Ford plans to cut about 10% of global workforce
Ford Motor Co. plans to cut about 10 percent of staff worldwide as Chief Executive Officer Mark Fields faces escalating pressure to boost profit and a lagging stock price, the Wall Street Journal reported.
The job cuts are expected to be outlined as early as this week and mostly target salaried employees, the newspaper said, citing unidentified people briefed on the plan. It’s unclear if hourly factory workers are included, the Journal said.
Ford shareholders last week criticized company leaders over what one investor called the “pathetic” performance of the automaker’s shares and questioned how the board can continue to support Fields, who’s been CEO since July 2014. The board scheduled extra meeting time ahead of last week’s annual meeting to press him on his plans for improving the company’s fortunes, a person familiar with the discussions said.
“We have not announced any new people efficiency actions, nor do we comment on speculation,” Ford said in an emailed statement.
Fields is facing sharp questioning of his strategy with Ford’s shares having fallen about 36 percent since he replaced Alan Mulally, who steered the company through the global financial crisis without a government bailout. Fields has been pouring billions into electric autos, self-driving cars and ride-sharing experiments as its conventional vehicle business has struggled more so than crosstown rival General Motors Co. amid a slowing U.S. market.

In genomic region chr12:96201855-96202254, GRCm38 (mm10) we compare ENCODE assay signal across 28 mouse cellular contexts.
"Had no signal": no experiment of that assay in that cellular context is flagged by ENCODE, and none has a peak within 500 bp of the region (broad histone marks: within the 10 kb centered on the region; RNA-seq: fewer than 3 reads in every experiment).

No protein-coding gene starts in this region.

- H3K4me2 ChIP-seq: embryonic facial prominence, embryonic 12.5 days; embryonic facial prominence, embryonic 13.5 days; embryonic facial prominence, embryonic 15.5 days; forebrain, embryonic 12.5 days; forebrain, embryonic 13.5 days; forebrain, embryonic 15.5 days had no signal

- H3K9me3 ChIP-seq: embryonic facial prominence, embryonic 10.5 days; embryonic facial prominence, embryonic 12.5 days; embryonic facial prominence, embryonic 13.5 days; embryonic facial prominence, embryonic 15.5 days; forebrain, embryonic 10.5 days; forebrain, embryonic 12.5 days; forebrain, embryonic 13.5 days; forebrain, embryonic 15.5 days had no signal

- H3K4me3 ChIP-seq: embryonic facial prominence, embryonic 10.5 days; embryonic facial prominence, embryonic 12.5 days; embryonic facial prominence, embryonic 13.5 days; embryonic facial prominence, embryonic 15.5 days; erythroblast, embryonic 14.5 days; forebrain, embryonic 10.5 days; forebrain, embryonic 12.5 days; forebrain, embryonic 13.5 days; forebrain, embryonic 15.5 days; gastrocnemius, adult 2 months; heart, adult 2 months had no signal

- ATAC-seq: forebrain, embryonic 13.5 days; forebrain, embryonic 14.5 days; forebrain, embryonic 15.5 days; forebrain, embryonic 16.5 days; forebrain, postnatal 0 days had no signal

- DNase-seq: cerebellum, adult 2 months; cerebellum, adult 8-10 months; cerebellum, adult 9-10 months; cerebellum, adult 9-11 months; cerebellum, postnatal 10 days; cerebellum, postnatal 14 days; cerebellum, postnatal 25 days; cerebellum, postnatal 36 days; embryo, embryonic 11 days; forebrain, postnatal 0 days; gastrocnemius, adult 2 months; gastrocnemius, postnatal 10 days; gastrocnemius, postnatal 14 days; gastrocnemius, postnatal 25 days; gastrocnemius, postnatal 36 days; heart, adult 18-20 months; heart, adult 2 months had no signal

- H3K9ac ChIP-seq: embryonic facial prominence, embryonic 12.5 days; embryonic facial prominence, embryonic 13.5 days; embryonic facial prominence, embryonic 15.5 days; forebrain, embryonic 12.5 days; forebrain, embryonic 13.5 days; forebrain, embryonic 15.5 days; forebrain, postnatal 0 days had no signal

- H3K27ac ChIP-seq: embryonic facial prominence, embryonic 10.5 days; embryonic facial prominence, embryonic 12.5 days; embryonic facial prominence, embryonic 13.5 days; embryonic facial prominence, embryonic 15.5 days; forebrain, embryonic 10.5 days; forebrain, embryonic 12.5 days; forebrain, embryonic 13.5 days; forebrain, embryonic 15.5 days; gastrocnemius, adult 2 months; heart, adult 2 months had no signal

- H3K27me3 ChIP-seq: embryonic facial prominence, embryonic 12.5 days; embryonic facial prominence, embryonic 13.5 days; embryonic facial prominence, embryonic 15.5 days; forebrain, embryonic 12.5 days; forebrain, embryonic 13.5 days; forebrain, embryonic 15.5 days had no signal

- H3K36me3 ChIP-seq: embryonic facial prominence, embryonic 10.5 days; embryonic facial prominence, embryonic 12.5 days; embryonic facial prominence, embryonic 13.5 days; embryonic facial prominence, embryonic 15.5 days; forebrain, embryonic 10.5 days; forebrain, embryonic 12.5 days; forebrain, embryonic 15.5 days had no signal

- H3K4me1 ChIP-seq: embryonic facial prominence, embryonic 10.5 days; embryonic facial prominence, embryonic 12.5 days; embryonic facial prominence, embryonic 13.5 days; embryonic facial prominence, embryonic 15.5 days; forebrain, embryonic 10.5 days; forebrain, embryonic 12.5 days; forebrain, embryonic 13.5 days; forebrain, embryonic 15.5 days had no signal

Ford’s first quarter adjusted earnings fell 42 percent, while GM has said it remains on track for another record annual profit. Fields has said Ford will cut costs by about $3 billion this year and that earnings will rebound in 2018.
Any retrenchment by Ford in the U.S. would expose the carmaker to risk of more criticism from Donald Trump. Fields and Executive Chairman Bill Ford have curried favor with the president this year, giving him advance notice of hiring and investment at U.S. plants and canceling a small-car factory in Mexico. Trump has pointed to carmakers’ plans and claimed they’re restoring American manufacturing because of him.
Ford employed about 201,000 workers as of the end of last year, including about 101,000 in North America, according to a regulatory filing.
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